Monday, June 13, 2011

A Clockwork Orange - Anthony Burgess

 'O, my brothers'.

'What's it going to be then, eh?'

'Your humble narrator'.

'....I would like to give them the old in-out in-out real savage with lots of ultra-violence'.


 Anthony Burgess' dystopian novel A Clockwork Orange has been on my 'to read' list for some time now. I read it last night as it is only 200 pages long and once I started I couldn't stop. I'm sure...or should it be, I hope, you have all heard of this famous of novels and its equally famous film adaptation. If not then for your own sake get a copy of both ASAP!!

 I was fortunate enough to see Stanley Kubrick's adaptation on the big screen 20 years and have been mesmerized by it ever since. I'm not usually one for dystopia/utopia type genres of film or literature but A Clockwork Orange is an exception to the rule. The film follows the novel extremely well in it's moral premise, but it can't replicate Burgess' masterful use of slang. And here I will leave off from film/novel comparisons out of necessity, because the novel is an incredible tour de force of literature...but not in a classical sense.

 Anthony Burgess in A Clockwork Orange has written a novel that is both searing in its philosophy and use of language. Burgess had a interest as a linguist and in the novel anti-hero Alex, a very unreliable narrator, speaks to the reader in a first person perspective. But it is how he does it that lifts this novel above anything you can possibly imagine or have ever read. Burgess wrote Orange as an experiment in the use language, especially the use of slang. Alex speaks to us in a form of 'Argot', a secretive way of speaking commonly used among criminals so as outsiders cannot understand what is being said. But Burgess takes it further by inventing 'Nardot', a fusing of Russian and Cockney rhyming slang. The result is a remarkable piece of Anglo-Russian slang literature.

 I knew nothing about this when I started the novel and from page one wondered what it was all about!! But surprisingly I found that I instinctively knew what each slang word meant as Burgess shows immense structural skills with his sentences. Each word is perfectly crafted so the reader can instantly understand it as they encounter it in its respective sentence. It is a beautifully done and I was quite in awe in of Burgess skill and delivery. Here is a sample of his words:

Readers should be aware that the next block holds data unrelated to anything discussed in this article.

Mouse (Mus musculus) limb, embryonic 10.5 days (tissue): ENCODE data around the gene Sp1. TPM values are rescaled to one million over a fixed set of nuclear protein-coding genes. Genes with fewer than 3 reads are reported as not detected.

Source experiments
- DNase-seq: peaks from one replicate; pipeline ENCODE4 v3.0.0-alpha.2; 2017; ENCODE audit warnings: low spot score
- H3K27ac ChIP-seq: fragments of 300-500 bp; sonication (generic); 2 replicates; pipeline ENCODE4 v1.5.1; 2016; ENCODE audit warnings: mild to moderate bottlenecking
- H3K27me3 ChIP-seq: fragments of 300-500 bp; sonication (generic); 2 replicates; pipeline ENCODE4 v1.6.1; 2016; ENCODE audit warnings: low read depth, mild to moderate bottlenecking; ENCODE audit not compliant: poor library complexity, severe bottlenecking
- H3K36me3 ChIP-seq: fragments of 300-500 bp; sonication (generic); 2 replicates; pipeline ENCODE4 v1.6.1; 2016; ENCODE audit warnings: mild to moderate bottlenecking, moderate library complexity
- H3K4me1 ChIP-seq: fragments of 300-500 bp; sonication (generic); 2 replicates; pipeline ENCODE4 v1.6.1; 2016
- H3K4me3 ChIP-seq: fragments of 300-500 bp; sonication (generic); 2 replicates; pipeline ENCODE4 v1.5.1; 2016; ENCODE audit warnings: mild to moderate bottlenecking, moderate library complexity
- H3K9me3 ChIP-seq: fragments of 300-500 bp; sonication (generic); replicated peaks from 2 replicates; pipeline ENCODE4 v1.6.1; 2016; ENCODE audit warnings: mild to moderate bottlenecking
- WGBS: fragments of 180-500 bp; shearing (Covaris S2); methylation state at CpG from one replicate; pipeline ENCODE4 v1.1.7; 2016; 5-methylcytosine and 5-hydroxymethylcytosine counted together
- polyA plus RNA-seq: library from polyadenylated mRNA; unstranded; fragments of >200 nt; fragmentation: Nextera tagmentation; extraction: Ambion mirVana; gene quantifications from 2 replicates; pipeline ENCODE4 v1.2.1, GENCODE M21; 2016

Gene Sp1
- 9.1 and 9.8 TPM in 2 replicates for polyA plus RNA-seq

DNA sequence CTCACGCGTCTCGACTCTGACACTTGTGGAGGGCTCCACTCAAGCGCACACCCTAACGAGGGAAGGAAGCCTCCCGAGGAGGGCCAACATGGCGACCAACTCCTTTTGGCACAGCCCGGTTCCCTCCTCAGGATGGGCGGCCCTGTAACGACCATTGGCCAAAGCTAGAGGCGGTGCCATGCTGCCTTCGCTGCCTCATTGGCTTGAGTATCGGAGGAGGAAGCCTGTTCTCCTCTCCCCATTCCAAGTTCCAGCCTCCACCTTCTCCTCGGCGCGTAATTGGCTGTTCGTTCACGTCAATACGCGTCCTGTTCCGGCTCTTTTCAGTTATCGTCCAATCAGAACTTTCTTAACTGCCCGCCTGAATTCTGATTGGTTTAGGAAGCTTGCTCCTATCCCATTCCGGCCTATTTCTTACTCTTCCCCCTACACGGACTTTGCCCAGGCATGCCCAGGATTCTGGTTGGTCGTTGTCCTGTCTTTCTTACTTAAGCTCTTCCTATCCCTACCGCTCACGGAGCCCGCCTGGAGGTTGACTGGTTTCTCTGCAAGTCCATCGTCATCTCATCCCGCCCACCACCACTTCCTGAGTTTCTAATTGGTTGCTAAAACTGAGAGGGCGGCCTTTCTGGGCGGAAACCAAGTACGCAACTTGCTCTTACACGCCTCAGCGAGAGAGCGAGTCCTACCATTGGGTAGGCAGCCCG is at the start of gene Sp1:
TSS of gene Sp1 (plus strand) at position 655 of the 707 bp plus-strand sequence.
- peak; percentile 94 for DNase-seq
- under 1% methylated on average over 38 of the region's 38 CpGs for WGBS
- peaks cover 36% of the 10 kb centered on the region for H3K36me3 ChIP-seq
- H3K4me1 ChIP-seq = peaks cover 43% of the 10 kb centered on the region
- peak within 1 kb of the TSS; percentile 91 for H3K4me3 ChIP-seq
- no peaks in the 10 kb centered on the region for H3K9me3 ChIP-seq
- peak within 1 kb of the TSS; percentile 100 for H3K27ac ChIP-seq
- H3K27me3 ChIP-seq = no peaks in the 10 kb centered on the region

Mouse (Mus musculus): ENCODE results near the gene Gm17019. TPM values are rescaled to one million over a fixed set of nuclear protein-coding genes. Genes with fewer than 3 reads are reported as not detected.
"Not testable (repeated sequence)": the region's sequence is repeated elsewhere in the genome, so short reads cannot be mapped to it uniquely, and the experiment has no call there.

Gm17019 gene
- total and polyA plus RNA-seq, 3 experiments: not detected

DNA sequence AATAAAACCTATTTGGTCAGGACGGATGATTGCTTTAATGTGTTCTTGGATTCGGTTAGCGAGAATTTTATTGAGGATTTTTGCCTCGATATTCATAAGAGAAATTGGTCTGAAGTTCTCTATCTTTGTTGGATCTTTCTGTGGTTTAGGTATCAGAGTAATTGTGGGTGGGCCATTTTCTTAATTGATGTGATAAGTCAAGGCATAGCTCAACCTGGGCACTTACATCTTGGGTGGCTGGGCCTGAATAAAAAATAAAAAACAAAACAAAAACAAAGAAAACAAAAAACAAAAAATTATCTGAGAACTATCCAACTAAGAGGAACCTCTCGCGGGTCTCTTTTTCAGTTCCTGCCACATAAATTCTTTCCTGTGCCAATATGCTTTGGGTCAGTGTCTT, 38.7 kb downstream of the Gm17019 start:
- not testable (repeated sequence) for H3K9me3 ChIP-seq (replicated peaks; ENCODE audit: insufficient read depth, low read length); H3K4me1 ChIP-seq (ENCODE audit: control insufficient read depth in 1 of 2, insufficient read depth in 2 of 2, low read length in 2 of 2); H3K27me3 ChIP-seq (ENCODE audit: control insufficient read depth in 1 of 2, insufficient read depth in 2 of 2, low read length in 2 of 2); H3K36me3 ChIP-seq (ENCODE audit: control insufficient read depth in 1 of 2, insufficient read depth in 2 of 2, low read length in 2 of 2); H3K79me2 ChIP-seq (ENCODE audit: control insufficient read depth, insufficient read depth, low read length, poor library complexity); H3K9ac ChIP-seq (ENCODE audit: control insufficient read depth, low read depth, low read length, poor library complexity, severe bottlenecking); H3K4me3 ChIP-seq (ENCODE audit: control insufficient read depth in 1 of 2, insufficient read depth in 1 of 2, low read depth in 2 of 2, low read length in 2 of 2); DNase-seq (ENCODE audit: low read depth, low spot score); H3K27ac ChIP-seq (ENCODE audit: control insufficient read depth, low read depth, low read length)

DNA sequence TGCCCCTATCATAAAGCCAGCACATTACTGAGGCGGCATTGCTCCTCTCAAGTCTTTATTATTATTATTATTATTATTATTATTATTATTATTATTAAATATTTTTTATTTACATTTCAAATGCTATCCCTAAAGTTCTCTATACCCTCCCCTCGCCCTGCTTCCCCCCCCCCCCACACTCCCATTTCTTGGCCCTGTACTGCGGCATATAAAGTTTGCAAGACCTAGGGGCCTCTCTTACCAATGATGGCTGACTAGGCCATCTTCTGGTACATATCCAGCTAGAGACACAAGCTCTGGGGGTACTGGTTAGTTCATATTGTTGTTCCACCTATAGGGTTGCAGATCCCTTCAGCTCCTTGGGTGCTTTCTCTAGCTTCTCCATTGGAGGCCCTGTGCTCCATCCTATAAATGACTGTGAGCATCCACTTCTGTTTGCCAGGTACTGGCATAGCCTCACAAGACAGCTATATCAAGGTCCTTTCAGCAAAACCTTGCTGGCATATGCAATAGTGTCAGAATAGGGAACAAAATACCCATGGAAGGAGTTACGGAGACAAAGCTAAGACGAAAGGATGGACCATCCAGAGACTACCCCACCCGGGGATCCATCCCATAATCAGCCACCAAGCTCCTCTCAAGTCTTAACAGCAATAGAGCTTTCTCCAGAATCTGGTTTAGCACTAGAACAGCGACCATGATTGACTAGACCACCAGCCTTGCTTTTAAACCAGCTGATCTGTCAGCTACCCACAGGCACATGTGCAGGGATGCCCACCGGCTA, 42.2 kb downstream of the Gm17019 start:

sinny - cinema, tick-tocker - heart, rook - arm, viddy - see, gulliver -head, glazzies - eyes, krovvy - blood, rot - mouth, pischa - food, govoreet - talk, minoota's - minutes, smecking - laughing, tolchok - punch, veck - person, toofles - slippers, zoobies - teeth, gorlo - throat, nogas  - feet, itied - walked, yahzick - tongue , horrowshow - good/great, biblio - library, a cancer - cigarette, pletcho - shoulder, and so and so forth.

 In prison or 'statja' ( state prison ), as Alex calls it his slang is called 'The dialect of the tribe', by the doctors who examine him. Like I previously stated all these slang words are quickly and easily understood.  It becomes easier still as they are repeated often enough that they become very familiar in their respective usage. It may appear daunting but believe me it is so skillfully written you will surprised how quickly you pick it up and enjoy it.

 Behind the slang though is a serious philosophical dystopian novel. It was written in 1963 about a futuristic England where the criminal classes have taken over the nights and people stay in-doors. Alex is a vicious 15 year old who loves 'savage in-out in-out' ( rape ), and lots of the 'ultra-violence', no explanation needed really is there?..he likes beating people up.  The novel is about detrimental societal characteristics and the fundamental importance of moral choice. In essence it is a look at how, and whether the morality and choice of the individual over-rides that of the state.